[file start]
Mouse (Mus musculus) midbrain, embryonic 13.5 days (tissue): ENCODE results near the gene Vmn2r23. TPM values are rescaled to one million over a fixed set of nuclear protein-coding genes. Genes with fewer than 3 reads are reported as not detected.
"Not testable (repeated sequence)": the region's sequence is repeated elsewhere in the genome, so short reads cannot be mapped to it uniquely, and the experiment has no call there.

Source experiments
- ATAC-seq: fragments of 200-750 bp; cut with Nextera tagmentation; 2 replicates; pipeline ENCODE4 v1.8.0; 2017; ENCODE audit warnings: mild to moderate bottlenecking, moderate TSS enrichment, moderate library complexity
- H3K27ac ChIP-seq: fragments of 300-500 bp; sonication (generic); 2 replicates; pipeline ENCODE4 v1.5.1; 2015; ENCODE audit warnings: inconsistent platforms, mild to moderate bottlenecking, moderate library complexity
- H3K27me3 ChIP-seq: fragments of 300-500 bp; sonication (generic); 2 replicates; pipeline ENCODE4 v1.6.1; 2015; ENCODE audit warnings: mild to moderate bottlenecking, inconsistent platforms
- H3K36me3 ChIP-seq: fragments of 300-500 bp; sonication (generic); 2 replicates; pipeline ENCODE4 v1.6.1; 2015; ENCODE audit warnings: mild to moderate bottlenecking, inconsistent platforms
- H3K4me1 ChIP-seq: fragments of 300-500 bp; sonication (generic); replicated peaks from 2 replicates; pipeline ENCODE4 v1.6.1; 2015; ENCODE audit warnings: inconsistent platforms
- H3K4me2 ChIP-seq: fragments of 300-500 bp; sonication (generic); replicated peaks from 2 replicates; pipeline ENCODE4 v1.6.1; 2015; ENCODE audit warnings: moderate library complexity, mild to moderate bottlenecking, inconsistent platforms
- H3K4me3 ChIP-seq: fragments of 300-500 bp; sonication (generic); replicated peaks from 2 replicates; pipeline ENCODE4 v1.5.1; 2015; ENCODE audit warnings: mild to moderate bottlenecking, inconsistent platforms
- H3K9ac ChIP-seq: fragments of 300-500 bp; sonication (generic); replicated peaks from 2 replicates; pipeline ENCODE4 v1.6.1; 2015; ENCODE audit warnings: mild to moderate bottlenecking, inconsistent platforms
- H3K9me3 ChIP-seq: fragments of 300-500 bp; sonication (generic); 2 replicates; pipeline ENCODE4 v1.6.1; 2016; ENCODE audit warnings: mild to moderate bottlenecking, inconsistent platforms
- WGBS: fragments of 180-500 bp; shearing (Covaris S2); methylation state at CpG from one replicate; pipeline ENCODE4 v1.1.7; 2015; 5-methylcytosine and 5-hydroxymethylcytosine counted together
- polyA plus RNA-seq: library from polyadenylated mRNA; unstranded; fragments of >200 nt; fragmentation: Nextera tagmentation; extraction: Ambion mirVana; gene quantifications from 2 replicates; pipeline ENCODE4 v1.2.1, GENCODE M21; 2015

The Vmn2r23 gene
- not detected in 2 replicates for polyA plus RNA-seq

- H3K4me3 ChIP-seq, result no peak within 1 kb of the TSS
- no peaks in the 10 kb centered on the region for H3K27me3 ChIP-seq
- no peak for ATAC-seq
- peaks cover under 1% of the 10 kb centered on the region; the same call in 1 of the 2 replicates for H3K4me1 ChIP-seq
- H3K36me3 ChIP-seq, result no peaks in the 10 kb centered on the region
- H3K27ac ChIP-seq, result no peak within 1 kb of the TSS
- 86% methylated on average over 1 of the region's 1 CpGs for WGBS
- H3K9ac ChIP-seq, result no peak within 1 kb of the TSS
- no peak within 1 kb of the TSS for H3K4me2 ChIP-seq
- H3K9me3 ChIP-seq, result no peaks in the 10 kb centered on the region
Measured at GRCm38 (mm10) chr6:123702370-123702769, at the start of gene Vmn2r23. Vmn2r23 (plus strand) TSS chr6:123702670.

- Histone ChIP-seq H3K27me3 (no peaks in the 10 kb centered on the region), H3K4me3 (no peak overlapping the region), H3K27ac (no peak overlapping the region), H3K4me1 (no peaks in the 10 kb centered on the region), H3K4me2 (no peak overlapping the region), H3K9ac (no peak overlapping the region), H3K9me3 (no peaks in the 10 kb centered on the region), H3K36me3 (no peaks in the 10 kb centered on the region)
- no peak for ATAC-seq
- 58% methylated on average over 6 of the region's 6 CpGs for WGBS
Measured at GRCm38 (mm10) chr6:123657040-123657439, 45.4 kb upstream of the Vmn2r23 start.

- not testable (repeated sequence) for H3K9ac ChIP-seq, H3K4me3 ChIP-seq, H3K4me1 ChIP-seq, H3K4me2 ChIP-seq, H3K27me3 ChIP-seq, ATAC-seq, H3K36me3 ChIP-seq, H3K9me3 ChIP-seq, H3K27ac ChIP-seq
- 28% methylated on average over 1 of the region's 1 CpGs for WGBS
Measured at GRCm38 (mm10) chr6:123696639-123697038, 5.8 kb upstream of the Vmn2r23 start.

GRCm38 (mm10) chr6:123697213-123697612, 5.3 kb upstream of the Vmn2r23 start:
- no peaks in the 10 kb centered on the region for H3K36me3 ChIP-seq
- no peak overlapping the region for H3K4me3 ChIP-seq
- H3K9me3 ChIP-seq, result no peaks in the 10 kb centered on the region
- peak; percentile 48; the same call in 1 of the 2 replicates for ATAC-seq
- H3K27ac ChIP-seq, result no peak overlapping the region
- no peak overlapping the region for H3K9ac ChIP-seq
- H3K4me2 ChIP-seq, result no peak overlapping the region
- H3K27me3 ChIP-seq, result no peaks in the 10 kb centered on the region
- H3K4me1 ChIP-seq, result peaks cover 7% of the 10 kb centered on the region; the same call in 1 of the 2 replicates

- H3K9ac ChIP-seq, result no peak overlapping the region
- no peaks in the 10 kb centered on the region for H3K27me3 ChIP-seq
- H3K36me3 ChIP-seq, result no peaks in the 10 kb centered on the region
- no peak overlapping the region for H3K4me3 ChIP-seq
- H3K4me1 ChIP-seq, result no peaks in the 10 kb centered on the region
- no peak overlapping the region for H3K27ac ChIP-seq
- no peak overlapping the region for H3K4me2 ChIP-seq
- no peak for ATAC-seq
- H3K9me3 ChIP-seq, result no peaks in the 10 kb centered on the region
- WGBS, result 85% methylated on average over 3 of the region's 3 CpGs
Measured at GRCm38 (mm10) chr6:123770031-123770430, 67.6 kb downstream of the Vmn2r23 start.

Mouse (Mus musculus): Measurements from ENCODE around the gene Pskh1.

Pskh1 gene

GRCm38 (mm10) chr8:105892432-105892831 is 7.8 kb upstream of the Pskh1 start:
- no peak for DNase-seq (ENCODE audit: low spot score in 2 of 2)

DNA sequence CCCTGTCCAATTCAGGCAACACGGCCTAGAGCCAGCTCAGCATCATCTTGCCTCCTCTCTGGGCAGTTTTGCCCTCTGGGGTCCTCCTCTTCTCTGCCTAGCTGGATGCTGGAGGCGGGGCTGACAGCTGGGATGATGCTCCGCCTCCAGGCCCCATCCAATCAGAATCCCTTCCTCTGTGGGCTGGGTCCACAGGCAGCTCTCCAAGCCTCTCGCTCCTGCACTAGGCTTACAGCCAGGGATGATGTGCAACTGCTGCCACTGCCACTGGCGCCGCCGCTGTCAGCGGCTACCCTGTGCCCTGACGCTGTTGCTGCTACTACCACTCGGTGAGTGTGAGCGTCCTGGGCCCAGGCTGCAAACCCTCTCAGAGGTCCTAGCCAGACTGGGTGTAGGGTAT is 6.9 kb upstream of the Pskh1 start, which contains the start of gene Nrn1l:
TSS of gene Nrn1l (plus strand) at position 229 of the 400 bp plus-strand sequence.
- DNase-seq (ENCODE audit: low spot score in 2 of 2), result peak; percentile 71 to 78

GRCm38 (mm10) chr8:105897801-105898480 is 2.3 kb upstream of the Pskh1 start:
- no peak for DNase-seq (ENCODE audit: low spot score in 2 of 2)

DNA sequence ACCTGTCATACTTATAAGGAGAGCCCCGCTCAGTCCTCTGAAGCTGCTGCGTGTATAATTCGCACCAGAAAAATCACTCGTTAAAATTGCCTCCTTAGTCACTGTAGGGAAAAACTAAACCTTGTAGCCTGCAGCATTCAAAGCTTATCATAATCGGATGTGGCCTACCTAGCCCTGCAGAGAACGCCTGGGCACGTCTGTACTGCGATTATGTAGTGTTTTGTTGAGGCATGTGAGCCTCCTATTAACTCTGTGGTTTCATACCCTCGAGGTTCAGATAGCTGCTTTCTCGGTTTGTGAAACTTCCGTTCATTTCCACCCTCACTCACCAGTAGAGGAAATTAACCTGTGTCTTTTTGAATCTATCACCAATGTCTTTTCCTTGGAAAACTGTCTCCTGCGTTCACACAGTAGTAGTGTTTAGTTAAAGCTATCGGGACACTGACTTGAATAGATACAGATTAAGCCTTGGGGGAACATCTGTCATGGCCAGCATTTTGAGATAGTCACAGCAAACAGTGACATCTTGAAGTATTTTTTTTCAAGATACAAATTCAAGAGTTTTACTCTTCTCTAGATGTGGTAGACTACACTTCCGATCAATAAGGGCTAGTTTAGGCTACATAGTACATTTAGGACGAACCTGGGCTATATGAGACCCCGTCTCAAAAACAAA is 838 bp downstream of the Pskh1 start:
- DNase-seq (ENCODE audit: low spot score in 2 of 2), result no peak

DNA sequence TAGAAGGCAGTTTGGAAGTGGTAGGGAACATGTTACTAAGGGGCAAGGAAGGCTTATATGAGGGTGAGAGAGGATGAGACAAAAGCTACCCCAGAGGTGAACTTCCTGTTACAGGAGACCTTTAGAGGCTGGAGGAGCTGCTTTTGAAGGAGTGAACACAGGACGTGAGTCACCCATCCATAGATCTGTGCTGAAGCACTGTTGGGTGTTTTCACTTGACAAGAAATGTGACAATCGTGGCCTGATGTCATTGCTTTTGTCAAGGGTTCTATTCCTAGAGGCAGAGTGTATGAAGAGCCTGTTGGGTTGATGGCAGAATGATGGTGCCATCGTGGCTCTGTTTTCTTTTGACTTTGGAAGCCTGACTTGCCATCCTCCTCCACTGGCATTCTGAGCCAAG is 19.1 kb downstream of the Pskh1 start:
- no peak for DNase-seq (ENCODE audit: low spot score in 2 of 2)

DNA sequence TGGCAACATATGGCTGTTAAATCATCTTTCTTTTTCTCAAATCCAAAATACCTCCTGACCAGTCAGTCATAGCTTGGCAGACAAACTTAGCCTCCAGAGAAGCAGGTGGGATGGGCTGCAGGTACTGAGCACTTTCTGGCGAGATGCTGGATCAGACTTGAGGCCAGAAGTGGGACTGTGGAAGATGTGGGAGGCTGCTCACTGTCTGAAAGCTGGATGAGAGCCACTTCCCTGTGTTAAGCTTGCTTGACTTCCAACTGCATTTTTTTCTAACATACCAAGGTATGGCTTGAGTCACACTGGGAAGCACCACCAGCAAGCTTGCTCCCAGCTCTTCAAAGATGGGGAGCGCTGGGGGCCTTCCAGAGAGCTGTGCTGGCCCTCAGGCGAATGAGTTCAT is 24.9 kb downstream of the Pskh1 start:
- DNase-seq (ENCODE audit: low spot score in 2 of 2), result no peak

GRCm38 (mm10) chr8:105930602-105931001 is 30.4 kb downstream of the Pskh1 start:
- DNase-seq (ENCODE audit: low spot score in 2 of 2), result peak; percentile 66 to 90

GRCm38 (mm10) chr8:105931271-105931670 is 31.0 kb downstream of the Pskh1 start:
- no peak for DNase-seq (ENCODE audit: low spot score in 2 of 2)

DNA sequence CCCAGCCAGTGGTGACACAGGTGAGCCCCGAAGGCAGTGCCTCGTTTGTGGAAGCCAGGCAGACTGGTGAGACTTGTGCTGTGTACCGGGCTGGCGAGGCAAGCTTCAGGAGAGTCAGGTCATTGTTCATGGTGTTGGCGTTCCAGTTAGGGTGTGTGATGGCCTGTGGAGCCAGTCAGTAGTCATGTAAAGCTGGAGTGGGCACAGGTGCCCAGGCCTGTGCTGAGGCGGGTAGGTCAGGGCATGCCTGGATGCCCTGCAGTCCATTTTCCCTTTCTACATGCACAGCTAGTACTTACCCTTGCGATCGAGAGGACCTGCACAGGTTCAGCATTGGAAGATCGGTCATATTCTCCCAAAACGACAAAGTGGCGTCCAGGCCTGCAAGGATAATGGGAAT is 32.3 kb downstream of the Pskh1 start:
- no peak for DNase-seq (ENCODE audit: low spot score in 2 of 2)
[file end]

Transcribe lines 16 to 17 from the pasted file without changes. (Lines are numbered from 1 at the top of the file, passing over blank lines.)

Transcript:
- not detected in 2 replicates for polyA plus RNA-seq

- H3K4me3 ChIP-seq, result no peak within 1 kb of the TSS